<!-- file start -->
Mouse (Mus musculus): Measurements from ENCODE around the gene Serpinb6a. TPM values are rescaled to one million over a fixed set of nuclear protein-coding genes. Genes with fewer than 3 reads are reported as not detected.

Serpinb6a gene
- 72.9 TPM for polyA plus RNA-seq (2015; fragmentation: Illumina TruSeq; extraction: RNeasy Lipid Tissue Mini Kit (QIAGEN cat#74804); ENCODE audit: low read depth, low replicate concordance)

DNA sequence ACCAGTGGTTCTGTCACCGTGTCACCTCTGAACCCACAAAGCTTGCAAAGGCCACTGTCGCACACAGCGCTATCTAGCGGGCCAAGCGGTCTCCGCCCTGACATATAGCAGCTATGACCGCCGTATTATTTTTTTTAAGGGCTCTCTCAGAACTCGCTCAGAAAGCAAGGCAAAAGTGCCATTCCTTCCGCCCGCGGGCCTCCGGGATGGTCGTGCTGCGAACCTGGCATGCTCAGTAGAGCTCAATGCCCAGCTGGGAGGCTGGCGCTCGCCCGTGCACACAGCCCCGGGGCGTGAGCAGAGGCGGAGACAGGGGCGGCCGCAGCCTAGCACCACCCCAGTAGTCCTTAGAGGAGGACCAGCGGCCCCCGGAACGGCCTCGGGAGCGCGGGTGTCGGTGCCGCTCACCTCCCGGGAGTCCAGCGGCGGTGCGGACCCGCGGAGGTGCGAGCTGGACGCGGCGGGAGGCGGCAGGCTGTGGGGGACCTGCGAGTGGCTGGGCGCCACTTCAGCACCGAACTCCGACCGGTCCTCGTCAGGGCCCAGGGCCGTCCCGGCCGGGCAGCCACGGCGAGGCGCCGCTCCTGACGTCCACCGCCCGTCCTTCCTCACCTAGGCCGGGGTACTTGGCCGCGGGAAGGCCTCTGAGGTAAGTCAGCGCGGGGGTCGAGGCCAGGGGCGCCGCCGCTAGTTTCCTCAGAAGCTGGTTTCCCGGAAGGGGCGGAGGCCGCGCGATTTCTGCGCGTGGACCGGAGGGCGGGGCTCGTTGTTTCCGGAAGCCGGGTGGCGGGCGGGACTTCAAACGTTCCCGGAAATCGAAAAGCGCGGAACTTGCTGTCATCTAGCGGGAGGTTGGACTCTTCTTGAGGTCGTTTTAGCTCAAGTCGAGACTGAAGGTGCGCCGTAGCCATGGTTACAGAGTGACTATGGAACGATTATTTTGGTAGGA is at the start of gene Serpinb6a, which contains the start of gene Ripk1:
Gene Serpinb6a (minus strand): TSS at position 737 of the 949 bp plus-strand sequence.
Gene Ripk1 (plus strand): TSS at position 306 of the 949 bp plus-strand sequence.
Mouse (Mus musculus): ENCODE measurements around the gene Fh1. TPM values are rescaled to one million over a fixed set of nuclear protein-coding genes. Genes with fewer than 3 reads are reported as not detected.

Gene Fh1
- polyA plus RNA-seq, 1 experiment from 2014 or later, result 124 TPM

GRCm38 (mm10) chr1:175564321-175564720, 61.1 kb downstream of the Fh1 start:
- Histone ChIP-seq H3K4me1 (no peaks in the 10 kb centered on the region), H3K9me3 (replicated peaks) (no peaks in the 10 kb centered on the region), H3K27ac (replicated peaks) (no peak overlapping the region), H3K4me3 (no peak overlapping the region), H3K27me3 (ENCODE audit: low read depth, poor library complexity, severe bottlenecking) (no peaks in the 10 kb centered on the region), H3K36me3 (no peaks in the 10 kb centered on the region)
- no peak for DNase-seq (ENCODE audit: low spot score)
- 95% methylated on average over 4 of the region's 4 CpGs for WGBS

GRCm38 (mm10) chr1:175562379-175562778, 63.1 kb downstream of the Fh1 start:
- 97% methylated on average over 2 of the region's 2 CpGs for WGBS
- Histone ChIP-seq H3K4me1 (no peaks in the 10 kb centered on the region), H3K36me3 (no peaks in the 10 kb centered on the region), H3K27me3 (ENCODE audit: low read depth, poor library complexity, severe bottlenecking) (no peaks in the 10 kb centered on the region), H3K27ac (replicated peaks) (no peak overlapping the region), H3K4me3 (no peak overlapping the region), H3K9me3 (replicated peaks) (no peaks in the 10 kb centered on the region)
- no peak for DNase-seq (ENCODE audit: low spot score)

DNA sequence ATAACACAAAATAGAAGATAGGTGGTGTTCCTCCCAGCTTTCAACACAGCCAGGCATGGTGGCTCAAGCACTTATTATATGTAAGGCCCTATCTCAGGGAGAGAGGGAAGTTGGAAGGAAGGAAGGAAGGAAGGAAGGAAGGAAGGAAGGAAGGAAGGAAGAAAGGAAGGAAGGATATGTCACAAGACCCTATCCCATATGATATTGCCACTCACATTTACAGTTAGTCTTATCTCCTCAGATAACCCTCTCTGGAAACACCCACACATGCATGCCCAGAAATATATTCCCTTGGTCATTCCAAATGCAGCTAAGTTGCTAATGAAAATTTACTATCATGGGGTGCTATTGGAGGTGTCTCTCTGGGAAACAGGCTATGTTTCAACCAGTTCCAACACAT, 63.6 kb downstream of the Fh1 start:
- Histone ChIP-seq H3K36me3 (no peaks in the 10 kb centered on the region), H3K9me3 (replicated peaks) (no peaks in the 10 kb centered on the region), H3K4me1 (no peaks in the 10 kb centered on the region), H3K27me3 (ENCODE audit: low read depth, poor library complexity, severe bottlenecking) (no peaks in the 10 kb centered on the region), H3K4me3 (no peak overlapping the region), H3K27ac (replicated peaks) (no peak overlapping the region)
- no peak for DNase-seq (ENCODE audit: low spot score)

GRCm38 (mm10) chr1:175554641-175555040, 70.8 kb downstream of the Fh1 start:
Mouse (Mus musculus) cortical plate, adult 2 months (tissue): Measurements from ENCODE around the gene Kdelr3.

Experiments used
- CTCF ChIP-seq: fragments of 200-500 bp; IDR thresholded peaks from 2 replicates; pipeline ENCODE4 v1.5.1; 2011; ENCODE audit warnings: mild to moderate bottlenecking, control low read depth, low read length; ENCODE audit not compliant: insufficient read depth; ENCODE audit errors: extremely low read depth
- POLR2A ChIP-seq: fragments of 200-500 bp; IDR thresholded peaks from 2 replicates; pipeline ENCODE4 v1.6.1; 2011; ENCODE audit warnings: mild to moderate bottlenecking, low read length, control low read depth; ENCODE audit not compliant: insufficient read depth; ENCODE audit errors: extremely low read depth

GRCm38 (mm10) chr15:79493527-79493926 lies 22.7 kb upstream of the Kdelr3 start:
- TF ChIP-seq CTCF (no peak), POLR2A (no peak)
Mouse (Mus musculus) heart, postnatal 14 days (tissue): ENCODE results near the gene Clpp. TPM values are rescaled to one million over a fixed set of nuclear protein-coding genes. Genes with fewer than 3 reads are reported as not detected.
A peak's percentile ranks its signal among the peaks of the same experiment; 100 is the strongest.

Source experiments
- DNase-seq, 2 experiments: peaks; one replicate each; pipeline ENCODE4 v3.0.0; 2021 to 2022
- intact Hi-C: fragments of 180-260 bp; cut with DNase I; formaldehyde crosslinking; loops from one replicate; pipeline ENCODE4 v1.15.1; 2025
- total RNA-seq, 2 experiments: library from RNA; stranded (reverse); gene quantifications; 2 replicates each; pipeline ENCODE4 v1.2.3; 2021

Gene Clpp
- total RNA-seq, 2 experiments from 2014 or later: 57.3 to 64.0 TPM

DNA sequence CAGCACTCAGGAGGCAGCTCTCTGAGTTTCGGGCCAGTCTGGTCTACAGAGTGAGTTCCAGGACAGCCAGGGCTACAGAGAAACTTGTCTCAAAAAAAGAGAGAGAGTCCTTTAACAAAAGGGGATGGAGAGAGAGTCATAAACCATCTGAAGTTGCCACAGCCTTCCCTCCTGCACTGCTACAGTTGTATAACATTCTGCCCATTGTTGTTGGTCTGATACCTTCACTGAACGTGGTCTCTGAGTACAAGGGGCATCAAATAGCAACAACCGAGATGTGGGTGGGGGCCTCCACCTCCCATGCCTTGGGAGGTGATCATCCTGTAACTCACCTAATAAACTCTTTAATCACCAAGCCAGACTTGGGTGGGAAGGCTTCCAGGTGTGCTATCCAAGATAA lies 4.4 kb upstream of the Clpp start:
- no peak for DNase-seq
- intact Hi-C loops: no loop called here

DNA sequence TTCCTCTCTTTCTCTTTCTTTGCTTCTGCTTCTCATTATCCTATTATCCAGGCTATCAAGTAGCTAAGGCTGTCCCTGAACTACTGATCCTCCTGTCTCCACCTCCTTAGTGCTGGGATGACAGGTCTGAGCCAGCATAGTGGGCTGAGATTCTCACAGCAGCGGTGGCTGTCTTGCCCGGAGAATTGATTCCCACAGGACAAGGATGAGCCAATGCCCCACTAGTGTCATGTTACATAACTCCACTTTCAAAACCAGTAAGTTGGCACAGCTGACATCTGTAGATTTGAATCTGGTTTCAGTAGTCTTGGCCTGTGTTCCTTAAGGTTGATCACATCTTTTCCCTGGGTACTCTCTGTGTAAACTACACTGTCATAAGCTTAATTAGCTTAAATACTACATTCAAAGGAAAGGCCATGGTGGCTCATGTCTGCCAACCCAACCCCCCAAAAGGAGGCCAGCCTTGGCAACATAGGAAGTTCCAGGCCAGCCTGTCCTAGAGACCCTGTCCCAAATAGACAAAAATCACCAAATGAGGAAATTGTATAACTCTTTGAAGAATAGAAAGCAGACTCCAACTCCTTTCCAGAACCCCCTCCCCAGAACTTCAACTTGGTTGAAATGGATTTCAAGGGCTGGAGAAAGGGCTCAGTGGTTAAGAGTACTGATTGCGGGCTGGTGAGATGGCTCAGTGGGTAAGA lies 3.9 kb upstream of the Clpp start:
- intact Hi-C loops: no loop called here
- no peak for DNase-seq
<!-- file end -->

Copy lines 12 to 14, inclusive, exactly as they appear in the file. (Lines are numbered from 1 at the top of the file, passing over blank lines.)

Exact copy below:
- no peak for DNase-seq (ENCODE audit: low spot score)
- 95% methylated on average over 4 of the region's 4 CpGs for WGBS

GRCm38 (mm10) chr1:175562379-175562778, 63.1 kb downstream of the Fh1 start: